For the next one month, Busia one stop border post, which Kenya shares with Uganda and Malaba border will be closed to human traffic.
“No Kenyan will be allowed to cross over to Uganda and no Ugandan will be allowed by security officers to come into the country, at least for the next one month,” said County Commissioner Joseph Kanyiri, at a news conference.
Only heavy commercial vehicles with a driver and turn-boy will be allowed to cross over to either country.
The Ugandan government is also reading from the same script and has already issued a raft of measures to avert the spread of the virus.
“Pending the evolving of an EAC Health Response Plan to the Pandemic by the East Africa Ministers of Health, no person, Ugandan or otherwise, will be allowed to enter Uganda by land or water except for drivers and accompanying crews, not exceeding 3 persons, for cargo transport vehicles trailers, lorries and other cargo vehicles. No buses, mini-buses, salon cars or boda-bodas will be allowed in the country,” Museveni said.
Many people were caught unaware by the short notice and faced off with immigration officers manning the porous border.
“Also, pedestrians, walking on foot, or bicycle rider will not be allowed to enter Uganda or to enter Uganda by road, path or water; nor will they be allowed to exit by those means,” Museveni noted.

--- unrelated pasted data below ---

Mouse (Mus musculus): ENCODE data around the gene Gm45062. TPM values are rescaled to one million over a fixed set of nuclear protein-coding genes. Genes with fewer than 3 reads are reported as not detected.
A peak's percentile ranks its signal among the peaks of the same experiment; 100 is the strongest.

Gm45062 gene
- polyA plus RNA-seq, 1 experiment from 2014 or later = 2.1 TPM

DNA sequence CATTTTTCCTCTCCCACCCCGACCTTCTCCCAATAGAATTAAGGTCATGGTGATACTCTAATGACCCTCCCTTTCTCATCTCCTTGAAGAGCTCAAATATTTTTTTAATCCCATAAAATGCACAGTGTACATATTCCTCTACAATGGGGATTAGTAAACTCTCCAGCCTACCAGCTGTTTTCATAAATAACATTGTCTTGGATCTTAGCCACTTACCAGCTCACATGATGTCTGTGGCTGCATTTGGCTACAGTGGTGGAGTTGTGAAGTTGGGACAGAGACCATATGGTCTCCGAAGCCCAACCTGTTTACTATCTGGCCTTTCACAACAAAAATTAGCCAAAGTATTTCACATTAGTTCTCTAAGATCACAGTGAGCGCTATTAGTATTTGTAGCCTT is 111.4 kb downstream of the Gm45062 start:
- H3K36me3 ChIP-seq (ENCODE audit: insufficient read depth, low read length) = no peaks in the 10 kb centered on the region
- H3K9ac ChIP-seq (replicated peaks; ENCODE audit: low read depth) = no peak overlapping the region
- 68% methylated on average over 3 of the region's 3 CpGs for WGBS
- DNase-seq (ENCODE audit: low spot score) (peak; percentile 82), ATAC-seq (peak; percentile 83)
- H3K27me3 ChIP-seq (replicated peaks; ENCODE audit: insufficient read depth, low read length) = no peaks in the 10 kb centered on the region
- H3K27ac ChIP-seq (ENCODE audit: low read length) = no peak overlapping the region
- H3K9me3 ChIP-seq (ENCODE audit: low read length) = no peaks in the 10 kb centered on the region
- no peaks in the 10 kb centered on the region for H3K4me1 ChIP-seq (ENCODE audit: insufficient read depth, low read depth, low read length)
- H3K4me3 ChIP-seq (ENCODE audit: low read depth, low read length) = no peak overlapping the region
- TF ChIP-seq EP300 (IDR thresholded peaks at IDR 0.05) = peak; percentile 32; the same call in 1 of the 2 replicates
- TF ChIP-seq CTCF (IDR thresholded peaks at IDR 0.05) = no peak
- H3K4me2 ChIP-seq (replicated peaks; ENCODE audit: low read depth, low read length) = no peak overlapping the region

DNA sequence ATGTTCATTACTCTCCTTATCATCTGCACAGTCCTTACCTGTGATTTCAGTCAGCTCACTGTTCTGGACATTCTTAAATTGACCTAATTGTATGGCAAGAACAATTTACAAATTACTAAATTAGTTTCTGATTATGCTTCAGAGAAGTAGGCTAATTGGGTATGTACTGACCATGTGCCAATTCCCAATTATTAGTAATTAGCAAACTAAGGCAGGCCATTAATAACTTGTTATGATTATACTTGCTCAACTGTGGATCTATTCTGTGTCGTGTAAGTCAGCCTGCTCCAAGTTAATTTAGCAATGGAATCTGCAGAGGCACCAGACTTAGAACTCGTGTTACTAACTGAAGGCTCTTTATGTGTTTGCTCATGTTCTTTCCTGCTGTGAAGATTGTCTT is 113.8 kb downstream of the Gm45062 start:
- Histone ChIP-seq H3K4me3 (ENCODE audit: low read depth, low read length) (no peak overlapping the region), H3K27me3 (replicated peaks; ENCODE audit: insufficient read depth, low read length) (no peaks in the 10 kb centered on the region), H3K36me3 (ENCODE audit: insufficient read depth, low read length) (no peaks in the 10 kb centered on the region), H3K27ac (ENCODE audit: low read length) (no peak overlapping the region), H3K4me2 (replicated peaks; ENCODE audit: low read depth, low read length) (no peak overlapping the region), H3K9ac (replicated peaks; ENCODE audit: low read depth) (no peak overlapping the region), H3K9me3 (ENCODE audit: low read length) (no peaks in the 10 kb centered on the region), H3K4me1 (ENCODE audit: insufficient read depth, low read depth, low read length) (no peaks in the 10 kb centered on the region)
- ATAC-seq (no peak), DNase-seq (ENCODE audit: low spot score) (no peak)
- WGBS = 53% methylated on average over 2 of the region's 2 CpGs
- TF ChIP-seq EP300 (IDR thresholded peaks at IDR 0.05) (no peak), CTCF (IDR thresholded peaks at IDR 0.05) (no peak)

The border post worth $12 million (Shs44 billion) was constructed by Cross –border business advisory organization, Trade Mark East Africa (TMEA) with funding from UK Department of International Development (DFID) and the Global Affairs, Canada.
Busia border is one of the busiest in East Africa and Uganda’s second busiest point after Malaba, with an average of 894 vehicles crossing per day (TMEA, 2011).
The border handles human and cargo to and from Kenya, Rwanda, Burundi, South Sudan and DRC.
As the reality of coronavirus pandemic slowly sinks in, more and more African countries are moving to close their borders as cases sour above 1,000 across the continent. Uganda, Eritrea and Angola are the latest to announce their first cases of Covid-19 as the disease is formally known.
Africa’s most populous nation, Nigeria, on Saturday announced it was closing airports to all incoming international flights for a month.